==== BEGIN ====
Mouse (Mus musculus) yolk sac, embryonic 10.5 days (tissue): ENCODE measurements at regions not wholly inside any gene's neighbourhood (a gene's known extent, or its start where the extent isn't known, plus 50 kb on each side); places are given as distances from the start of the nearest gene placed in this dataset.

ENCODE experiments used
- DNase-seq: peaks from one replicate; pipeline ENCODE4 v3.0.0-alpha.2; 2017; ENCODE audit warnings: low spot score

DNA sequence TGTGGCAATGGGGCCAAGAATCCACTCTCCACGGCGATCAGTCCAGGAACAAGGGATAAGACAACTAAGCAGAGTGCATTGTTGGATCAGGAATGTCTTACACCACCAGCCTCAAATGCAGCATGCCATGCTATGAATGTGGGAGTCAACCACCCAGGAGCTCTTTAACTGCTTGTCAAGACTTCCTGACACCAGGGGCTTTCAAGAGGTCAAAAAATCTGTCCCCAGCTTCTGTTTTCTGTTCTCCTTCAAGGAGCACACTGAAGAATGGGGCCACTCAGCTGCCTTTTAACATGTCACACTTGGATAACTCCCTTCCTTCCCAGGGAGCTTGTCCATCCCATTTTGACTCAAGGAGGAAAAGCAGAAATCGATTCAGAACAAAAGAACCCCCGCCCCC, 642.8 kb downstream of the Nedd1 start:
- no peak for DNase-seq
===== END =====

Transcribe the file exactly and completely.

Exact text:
Mouse (Mus musculus) yolk sac, embryonic 10.5 days (tissue): ENCODE measurements at regions not wholly inside any gene's neighbourhood (a gene's known extent, or its start where the extent isn't known, plus 50 kb on each side); places are given as distances from the start of the nearest gene placed in this dataset.

ENCODE experiments used
- DNase-seq: peaks from one replicate; pipeline ENCODE4 v3.0.0-alpha.2; 2017; ENCODE audit warnings: low spot score

DNA sequence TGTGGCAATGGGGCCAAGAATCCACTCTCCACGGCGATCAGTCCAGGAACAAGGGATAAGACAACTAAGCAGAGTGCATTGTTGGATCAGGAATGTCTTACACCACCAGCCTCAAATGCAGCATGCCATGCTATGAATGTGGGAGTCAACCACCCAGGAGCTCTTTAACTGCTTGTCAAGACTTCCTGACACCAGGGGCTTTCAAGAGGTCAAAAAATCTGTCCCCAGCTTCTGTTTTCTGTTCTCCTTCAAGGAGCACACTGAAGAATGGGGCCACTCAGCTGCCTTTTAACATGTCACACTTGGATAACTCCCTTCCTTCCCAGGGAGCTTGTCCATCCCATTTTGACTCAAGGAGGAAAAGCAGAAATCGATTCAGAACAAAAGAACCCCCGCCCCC, 642.8 kb downstream of the Nedd1 start:
- no peak for DNase-seq